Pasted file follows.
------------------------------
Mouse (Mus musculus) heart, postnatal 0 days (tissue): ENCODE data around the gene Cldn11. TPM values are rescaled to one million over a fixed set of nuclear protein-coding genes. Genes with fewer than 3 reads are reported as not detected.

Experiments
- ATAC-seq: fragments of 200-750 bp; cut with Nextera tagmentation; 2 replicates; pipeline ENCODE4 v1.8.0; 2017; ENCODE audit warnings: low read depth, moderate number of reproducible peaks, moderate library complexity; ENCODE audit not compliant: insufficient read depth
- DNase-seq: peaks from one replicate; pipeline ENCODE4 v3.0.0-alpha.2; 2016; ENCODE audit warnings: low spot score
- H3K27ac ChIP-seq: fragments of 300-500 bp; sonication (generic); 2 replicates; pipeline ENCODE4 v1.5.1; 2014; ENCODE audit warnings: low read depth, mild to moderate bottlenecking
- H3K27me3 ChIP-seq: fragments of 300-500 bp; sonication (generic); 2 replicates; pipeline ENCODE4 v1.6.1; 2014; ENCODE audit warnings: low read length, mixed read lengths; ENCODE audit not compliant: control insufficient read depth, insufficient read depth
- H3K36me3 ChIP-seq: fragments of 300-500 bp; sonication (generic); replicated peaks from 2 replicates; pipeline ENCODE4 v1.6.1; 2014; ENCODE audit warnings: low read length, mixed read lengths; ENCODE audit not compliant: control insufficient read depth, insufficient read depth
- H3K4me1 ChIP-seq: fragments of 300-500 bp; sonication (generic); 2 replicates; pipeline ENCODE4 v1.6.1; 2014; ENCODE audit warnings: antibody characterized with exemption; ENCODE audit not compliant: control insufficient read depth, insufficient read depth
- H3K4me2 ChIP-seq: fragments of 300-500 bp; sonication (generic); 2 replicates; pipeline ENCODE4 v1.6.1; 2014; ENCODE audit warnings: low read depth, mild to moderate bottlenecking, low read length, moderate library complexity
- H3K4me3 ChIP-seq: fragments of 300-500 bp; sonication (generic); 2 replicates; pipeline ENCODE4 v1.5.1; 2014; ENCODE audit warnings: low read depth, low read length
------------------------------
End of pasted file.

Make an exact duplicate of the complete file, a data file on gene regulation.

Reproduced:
Mouse (Mus musculus) heart, postnatal 0 days (tissue): ENCODE data around the gene Cldn11. TPM values are rescaled to one million over a fixed set of nuclear protein-coding genes. Genes with fewer than 3 reads are reported as not detected.

Experiments
- ATAC-seq: fragments of 200-750 bp; cut with Nextera tagmentation; 2 replicates; pipeline ENCODE4 v1.8.0; 2017; ENCODE audit warnings: low read depth, moderate number of reproducible peaks, moderate library complexity; ENCODE audit not compliant: insufficient read depth
- DNase-seq: peaks from one replicate; pipeline ENCODE4 v3.0.0-alpha.2; 2016; ENCODE audit warnings: low spot score
- H3K27ac ChIP-seq: fragments of 300-500 bp; sonication (generic); 2 replicates; pipeline ENCODE4 v1.5.1; 2014; ENCODE audit warnings: low read depth, mild to moderate bottlenecking
- H3K27me3 ChIP-seq: fragments of 300-500 bp; sonication (generic); 2 replicates; pipeline ENCODE4 v1.6.1; 2014; ENCODE audit warnings: low read length, mixed read lengths; ENCODE audit not compliant: control insufficient read depth, insufficient read depth
- H3K36me3 ChIP-seq: fragments of 300-500 bp; sonication (generic); replicated peaks from 2 replicates; pipeline ENCODE4 v1.6.1; 2014; ENCODE audit warnings: low read length, mixed read lengths; ENCODE audit not compliant: control insufficient read depth, insufficient read depth
- H3K4me1 ChIP-seq: fragments of 300-500 bp; sonication (generic); 2 replicates; pipeline ENCODE4 v1.6.1; 2014; ENCODE audit warnings: antibody characterized with exemption; ENCODE audit not compliant: control insufficient read depth, insufficient read depth
- H3K4me2 ChIP-seq: fragments of 300-500 bp; sonication (generic); 2 replicates; pipeline ENCODE4 v1.6.1; 2014; ENCODE audit warnings: low read depth, mild to moderate bottlenecking, low read length, moderate library complexity
- H3K4me3 ChIP-seq: fragments of 300-500 bp; sonication (generic); 2 replicates; pipeline ENCODE4 v1.5.1; 2014; ENCODE audit warnings: low read depth, low read length